“Free fatherland or die for Brazil!” they repeat for several minutes, like a prayer. Your gaze is directed ahead. But there is no altar there, but the military command of the southeast in the Brazilian metropolis of São Paulo. The verse they recite in chorus comes from the first anthem of the Brazilian monarchy after independence from Portugal in 1822. A good 200 years, an empire, a republic and a military dictatorship later, hundreds of free Brazilians are now on the streets, equipped with the latest National team shirts, mobile phones in hand to call for a coup d’état.
Since the election, radicalized supporters of ousted President Jair Bolsonaro have been demonstrating against the result of the October 30 run-off, in which Bolsonaro lost by almost two percentage points to former President Luiz Inácio Lula da Silva of the left-wing Workers’ Party. After the election, there were initially hundreds of street blockades, which the police tolerated for days. In many places, the officials looked on complicitly.
Especially in remote regions, the blockades still exist today and hinder, for example, the transport of agricultural goods. Later, protesters began to gather in front of the country’s military installations. The sieges have turned into regular camps with tents, toilets, field kitchens and medical posts. The army is watching.
The 41-year-old Mara has been in front of the military command in São Paulo since the first day after the election. This is where the fitness trainer, who doesn’t want to reveal her full name, set up her tent with a friend. You take turns, she says. She comes back every day after work. “The electoral fraud was the straw that broke the camel’s back.” But the persecution by the constitutional court and the censorship began much earlier. Order must be restored and those responsible for this “dictatorship” of the judiciary must be punished. “Only the army can solve that,” she says. It’s a call for a coup.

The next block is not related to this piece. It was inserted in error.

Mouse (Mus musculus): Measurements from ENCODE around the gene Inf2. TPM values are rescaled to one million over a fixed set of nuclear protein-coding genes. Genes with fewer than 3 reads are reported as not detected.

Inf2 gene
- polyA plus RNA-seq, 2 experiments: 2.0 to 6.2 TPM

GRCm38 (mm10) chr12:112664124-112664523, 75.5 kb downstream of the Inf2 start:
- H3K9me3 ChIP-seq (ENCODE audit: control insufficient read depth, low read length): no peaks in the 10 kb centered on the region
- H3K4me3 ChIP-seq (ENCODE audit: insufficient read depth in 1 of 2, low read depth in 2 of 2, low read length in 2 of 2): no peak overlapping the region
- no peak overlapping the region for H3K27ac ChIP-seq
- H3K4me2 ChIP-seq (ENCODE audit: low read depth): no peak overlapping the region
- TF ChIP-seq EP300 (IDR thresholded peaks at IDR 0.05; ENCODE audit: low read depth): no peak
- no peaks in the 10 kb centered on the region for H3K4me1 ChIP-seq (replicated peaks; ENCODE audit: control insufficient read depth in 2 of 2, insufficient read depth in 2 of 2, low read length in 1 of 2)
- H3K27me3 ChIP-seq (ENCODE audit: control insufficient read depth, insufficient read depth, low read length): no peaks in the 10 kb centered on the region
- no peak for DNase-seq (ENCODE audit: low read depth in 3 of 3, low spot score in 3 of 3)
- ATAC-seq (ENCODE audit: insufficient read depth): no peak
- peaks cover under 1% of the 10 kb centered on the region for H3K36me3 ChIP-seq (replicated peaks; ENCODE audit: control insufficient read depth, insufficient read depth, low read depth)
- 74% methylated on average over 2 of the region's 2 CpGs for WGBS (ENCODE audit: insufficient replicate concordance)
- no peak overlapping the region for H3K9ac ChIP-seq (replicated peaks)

There is a mixture of festival atmosphere and military nostalgia at the camp in front of the military command in São Paulo. Protected from the weather under tent roofs, small groups sit on camping chairs, drink, eat, discuss and confirm each other. Again and again they stare at their phones, which bring all sorts of true and false information to them via social networks. March music sounds from a camouflage tent. A sign in English is emblazoned on the roof: “Brazil was stolen”.
Everyone here believes in the stolen election. They don’t need any proof. The call for help “SOS armed forces” can be read on another board. Next door, a tent says “Civil Resistance”. In between, vendors offer food and drink, as well as national flags and clothing in the yellow and green national colors that everyone wears here. There are free meals in various tents. “Everything is donated,” says one of the helpers. By whom, he doesn’t know. The judiciary and investigative authorities are investigating. There is evidence of financially strong support from some entrepreneurs.
“The army is our only hope”
Mara believes the protests are growing. New “patriots” keep coming. “We have to fight now, before it’s too late.” She doesn’t accept that calling for a military intervention, i.e. a coup d’etat, is against the law. “We have the right to ask for it. There’s no coup if it’s the people’s initiative,” she says. If there was a coup d’état, then that was the election. Your claim is therefore legitimate. “The army is our only hope.” We will continue and see what comes of it.